Global telecom revenue growth has been slowing for some time, in most markets other than emerging countries, it is safe to say.
It also is safe to say the worst-hit region globally is Europe, where service providers with significant exposure to Europe reported worse results in 2012 than they did in 2011, according to Ovum analyst Adaora Okeleke.
In fact, “the primary goal of Europe’s telcos is to stabilize their performance,” said Steven Hartley, Ovum telco strategy analyst. As is the case for other service providers facing maturing legacy revenue streams, European service providers face the challenge of growing new revenues in emerging markets faster than revenues decline in their core European markets.
And the problem there is that average revenue per user will be lower in the new markets. So European carriers are losing high gross revenue and higher margin customers while trying to gain lower gross revenue, lower margin customers.
“The overall revenues of European telcos were substantially lower, and growth in their emerging market operations was not enough to offset the losses in their domestic markets,” says Okeleke.
Even efforts to gain greater scale could backfire, though. European regulators and service provider executives also favor consolidation in Europe as one way of boosting performance. That’s logical.
Telecom is a scale business, so additional scale should help. The emphasis, Ovum might say, has to be placed on the word “should.”
Scale strongly correlates with net debt, number of employees, revenues, capital employed, and EBITDA, says Emeka Obiodu, Ovum principal analyst. That’s just another way of saying that bigger operators are larger, quantitatively, on every financial or operating dimension other than profit margin, return on capital or earnings per share, for example.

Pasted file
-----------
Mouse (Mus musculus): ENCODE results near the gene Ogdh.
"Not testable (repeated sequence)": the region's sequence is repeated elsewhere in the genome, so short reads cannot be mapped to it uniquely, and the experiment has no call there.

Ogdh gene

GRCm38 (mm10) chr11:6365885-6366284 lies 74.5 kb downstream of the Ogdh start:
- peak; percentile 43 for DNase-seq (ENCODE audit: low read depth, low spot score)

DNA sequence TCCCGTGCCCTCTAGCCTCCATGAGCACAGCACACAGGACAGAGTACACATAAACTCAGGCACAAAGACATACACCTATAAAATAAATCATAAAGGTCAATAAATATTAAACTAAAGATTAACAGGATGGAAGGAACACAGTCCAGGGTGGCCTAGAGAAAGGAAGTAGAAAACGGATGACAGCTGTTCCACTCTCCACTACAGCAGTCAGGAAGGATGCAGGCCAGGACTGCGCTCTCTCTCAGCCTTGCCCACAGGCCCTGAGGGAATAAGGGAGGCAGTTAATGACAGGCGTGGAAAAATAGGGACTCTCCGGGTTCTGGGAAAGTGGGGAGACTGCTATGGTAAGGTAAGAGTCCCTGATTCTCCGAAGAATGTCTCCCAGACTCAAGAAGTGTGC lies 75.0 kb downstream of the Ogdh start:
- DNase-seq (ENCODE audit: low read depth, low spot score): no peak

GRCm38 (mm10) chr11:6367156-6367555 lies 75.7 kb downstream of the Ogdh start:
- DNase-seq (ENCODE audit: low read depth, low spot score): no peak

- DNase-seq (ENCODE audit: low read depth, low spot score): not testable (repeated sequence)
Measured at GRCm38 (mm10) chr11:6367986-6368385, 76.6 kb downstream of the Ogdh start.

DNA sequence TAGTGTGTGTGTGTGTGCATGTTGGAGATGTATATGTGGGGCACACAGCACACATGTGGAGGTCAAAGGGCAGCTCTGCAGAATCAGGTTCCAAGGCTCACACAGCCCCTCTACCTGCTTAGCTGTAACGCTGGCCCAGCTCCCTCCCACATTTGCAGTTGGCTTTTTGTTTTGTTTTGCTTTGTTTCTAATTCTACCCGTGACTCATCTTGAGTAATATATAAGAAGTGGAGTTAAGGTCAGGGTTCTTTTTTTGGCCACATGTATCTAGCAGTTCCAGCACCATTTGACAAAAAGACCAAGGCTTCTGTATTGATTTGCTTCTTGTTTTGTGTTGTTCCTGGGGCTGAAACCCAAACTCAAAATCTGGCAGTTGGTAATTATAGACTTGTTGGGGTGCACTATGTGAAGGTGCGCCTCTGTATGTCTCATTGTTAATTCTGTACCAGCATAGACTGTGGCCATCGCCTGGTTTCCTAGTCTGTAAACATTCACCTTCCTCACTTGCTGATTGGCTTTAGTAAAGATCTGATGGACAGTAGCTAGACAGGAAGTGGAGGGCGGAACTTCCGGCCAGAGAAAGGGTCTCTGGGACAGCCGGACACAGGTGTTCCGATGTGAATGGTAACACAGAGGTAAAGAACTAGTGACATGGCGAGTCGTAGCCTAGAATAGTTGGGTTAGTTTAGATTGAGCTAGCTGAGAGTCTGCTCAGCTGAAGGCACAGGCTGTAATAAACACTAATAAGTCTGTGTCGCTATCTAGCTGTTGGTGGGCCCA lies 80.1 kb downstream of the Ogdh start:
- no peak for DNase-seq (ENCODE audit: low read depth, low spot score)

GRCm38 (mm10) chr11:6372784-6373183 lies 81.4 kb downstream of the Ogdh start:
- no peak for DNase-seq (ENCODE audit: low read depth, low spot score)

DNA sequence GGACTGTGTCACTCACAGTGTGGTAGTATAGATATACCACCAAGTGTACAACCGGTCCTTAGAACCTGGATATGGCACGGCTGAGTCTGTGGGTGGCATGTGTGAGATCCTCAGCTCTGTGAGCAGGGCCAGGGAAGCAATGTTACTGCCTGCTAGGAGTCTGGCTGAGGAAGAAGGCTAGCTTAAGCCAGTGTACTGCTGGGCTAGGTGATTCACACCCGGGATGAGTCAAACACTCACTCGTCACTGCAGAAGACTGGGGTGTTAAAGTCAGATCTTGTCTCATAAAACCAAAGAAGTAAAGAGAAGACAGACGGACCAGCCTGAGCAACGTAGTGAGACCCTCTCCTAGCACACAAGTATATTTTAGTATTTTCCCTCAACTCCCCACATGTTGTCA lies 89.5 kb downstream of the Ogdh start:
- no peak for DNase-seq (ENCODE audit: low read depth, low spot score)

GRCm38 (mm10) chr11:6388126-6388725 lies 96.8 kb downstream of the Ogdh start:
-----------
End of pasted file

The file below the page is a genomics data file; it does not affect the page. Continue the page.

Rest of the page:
But that’s the problem. Ovum analysis suggests scale is not directly correlated to better financial performance on the profit margin, return on capital, earnings per share or
net debt as a percentage of EBITDA.
Ovum forecasts that telco revenue growth will slow to a compound annual growth rate of two percent between 2012 and 2018. Most of the actual growth will happen in emerging markets, while revenue is likely to stay stuck in a declining mode in Europe.
The growth that does occur will largely come from emerging markets, with China playing a major role, Ovum says. Mobile services, and especially mobile data, are key as well.
Telcos in the Asia-Pacific region and emerging markets experienced some growth but at a slower rate than in 2011, Ovum says. The exceptions were China Telecom and China Mobile, which both reported significant revenue uplifts in 2012.
Service providers in Japan, North America, and South Korea also fared better than their counterparts in Europe, though the revenue growth rates are expected to slow until at least 2018.
The conventional wisdom for most telcos is that they must develop new revenues while becoming much more operationally lean. It’s hard to disagree. But it also is hard to envision that telcos can do what some suggest, namely becoming as efficient as application providers.
“Telcos could feasibly play a role as service enablers, but they first need to adopt the leaner structures of over-the-top players such as Google.” says Okeleke.
One might say that is virtually impossible. A more reasonable goal would be to operate a high-bandwidth access network as efficiently as a cable operator does.